(AP Photo/Mark Lennihan, File)

The Senate looks to undo Dodd-Frank banking regulations

Only 10 years after the financial crash, bipartisan lawmakers look to roll back banking regulations


Charlie May
February 20, 2018 7:27PM (UTC)

The two issues that often seem to unite any partisan differences in Washington are always the same: war and Wall Street.

As the financial crisis of 2008 approaches its 10th anniversary, the Senate is looking to roll back regulations that were put in place in the years after, in order to help prevent another crash from occurring. The bill, which Politico reported would undo regulations pushed by Democrats in the 2010 Dodd-Frank Act, is being co-sponsored by 12 Democrats and could move forward in the next few weeks.

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The legislation is a stark contrast with President Donald Trump's campaign promises, although it certainly falls in line with the business friendly and pro-corporate agenda he's put forth since taking office. But the legislation is also an indictment on the Democrats and brings to light the differences within the Democratic Party, specifically between centrists and progressives.

"I’m amazed that, on the 10th anniversary of the 2008 financial crisis, some Democrats are supporting the Trump administration and Senate Republicans on a bill to roll back the financial rules we put in place," Sen. Elizabeth Warren, D-Mass., said, according to Politico.

Her position was echoed by Ohio Sen. Sherrod Brown.

"The public doesn't want us to lay down for the banks," he said. "The public doesn't have collective amnesia about what happened 10 years ago like senators do."

Brown said the party was "overwhelmingly against" the legislation. "I've talked to damn near everybody about this."

But other Democrats, such as Sen. Heidi Heitkamp of North Dakota and Montana's Jon Tester, said that the regulations harmed regional banks.

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"Main Street businesses and lenders tell me that they need some regulatory relief if we want jobs in rural America," Tester said at a hearing for the bill in November, according to CNN. "These folks are not wearing slick suits in downtown New York or Boston. They are farmers, they are small business owners, they are first-time homebuyers."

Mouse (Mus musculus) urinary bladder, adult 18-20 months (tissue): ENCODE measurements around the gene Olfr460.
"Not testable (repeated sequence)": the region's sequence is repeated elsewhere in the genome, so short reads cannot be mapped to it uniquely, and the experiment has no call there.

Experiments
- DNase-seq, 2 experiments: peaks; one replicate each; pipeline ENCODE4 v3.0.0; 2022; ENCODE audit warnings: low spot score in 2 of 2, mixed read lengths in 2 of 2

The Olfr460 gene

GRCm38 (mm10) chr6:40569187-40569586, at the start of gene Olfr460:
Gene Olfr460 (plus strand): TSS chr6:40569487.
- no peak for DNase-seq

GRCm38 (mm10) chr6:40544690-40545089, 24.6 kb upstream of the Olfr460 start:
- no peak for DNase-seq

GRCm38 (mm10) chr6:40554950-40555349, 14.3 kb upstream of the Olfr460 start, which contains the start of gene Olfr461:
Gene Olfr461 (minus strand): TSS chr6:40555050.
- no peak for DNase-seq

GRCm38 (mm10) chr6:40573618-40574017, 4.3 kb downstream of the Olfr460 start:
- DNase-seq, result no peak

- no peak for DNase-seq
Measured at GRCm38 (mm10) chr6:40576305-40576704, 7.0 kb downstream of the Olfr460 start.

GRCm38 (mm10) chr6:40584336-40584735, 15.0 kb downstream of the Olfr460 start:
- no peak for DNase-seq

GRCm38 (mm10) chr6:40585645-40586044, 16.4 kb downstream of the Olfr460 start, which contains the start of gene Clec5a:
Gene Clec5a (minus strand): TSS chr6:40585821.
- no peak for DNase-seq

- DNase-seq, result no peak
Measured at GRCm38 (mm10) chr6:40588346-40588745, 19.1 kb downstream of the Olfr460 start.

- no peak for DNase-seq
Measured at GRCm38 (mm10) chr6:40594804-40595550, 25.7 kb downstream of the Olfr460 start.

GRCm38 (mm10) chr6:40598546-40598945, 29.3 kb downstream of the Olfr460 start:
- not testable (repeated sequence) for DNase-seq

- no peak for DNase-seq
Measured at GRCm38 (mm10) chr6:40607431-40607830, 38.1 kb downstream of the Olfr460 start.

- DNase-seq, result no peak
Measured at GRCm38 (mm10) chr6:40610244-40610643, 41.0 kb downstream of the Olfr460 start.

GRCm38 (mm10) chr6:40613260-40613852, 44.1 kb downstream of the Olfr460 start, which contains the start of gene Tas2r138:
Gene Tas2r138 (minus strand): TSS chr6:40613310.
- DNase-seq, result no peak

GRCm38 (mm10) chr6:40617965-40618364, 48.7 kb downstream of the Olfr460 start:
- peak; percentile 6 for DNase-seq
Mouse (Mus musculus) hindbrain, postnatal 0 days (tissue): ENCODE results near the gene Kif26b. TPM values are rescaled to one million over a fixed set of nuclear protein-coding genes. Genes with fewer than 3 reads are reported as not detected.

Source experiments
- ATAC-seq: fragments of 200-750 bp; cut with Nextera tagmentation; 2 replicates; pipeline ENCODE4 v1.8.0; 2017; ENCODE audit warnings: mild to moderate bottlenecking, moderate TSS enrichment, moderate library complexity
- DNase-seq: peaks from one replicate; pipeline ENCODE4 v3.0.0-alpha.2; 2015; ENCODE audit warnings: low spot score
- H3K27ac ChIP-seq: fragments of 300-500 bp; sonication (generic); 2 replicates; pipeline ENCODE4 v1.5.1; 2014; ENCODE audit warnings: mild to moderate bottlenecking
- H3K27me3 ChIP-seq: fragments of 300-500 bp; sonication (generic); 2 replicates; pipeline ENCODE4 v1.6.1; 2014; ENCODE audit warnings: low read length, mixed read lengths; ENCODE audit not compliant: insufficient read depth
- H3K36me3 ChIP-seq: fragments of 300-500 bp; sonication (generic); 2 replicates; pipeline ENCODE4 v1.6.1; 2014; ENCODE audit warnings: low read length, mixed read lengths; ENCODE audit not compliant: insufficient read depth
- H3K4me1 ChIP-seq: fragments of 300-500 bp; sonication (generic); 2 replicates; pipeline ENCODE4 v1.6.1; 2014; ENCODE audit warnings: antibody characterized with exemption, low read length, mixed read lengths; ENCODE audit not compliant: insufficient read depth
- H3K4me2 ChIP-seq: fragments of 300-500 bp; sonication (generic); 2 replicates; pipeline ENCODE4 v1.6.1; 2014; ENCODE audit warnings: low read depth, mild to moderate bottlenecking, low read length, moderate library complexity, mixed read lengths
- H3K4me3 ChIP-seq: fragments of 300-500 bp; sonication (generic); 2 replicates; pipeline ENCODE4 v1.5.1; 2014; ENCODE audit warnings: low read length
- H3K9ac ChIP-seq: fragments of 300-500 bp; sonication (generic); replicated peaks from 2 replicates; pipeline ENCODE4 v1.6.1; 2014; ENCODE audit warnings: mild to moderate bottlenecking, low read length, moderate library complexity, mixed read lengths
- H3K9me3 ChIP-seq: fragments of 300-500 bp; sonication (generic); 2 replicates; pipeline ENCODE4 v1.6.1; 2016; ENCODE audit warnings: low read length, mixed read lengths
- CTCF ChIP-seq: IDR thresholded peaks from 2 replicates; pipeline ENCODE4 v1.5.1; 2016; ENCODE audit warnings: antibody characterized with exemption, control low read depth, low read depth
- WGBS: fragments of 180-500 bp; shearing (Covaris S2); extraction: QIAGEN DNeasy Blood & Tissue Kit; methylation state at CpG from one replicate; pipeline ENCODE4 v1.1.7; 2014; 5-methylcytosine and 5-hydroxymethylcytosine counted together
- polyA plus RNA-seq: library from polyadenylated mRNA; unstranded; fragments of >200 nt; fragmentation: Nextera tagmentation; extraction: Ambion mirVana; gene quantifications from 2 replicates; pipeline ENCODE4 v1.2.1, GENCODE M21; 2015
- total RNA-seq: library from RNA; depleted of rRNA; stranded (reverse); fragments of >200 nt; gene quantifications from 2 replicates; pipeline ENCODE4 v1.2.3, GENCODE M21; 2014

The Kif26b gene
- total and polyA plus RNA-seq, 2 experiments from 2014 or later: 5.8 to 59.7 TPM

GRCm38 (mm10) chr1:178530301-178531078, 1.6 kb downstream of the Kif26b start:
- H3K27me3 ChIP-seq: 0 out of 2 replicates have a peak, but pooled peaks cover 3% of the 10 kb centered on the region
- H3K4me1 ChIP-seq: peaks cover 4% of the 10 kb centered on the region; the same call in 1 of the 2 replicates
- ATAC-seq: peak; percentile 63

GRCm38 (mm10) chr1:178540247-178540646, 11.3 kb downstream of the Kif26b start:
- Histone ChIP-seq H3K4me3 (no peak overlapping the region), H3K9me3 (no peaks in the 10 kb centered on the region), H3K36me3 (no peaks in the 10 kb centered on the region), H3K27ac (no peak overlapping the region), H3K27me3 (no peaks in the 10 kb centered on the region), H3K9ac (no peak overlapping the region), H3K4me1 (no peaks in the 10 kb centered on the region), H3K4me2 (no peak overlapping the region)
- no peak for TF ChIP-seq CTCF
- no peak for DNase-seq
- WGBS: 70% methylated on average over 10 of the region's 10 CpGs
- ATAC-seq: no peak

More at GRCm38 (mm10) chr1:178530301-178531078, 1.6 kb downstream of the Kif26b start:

Politico detailed how the bill would make regional banks the biggest winners:

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Regional banks have been lobbying for years for the legislation. The Senate bill would benefit them by raising a key threshold above which banks are subject to stricter regulation. The new trigger that banks would face under the bill is $250 billion in assets, up from $50 billion now. The higher bar for bank oversight would scale back requirements for many of the country's largest financial institutions, such as BB&T, American Express and SunTrust.

The bill doesn't do as much to roll back regulations for the biggest global banks based in the U.S., such as JPMorgan Chase, Bank of America and Citigroup.

None of this, however, should shield Republicans and Trump's administration from backlash. Trump ran an entire presidential campaign railing against Wall Street and Hillary Clinton's alleged ties to big banks like Goldman Sachs. He promised to "drain the swamp" of corruption in Washington politics but instead has only gifted corporations and the nation's wealthiest earners. Under Trump, the Consumer Financial Protection Bureau may as well no longer exist, with Mick Mulvaney at the helm, as he has attempted to diminish the agency's powers, and cozied up to predatory payday lenders and powerful financial institutions.


Charlie May

Charlie May is a news writer at Salon. You can find him on Twitter at @charliejmay

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